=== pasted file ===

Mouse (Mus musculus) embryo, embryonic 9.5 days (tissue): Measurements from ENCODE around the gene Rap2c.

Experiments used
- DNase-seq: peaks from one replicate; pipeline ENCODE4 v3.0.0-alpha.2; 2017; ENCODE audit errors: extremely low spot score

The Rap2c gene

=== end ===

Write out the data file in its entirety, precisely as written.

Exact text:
Mouse (Mus musculus) embryo, embryonic 9.5 days (tissue): Measurements from ENCODE around the gene Rap2c.

Experiments used
- DNase-seq: peaks from one replicate; pipeline ENCODE4 v3.0.0-alpha.2; 2017; ENCODE audit errors: extremely low spot score

The Rap2c gene